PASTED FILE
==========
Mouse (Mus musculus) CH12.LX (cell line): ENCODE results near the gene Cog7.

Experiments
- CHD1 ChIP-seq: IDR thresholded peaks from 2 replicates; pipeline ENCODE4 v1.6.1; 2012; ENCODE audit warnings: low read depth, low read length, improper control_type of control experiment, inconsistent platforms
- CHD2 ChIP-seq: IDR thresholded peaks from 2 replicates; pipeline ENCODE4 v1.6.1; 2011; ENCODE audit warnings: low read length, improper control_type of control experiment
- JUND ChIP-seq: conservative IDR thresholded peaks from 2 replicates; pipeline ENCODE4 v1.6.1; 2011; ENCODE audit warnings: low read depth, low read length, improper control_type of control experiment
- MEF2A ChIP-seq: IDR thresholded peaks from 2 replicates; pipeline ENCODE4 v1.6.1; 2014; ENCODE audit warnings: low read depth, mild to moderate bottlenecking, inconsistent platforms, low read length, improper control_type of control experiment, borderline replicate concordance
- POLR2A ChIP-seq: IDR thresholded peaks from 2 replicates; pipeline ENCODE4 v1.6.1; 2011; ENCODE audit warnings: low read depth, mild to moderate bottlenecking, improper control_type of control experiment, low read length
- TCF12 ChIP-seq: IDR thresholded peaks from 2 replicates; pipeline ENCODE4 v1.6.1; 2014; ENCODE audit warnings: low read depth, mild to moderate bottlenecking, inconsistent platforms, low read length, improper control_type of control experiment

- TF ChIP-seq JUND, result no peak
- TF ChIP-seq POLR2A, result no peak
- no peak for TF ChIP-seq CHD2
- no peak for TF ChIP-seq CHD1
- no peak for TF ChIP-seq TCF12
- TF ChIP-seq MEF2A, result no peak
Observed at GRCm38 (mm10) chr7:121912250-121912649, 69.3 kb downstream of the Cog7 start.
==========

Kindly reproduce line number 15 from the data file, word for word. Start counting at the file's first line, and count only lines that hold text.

Observed at GRCm38 (mm10) chr7:121912250-121912649, 69.3 kb downstream of the Cog7 start.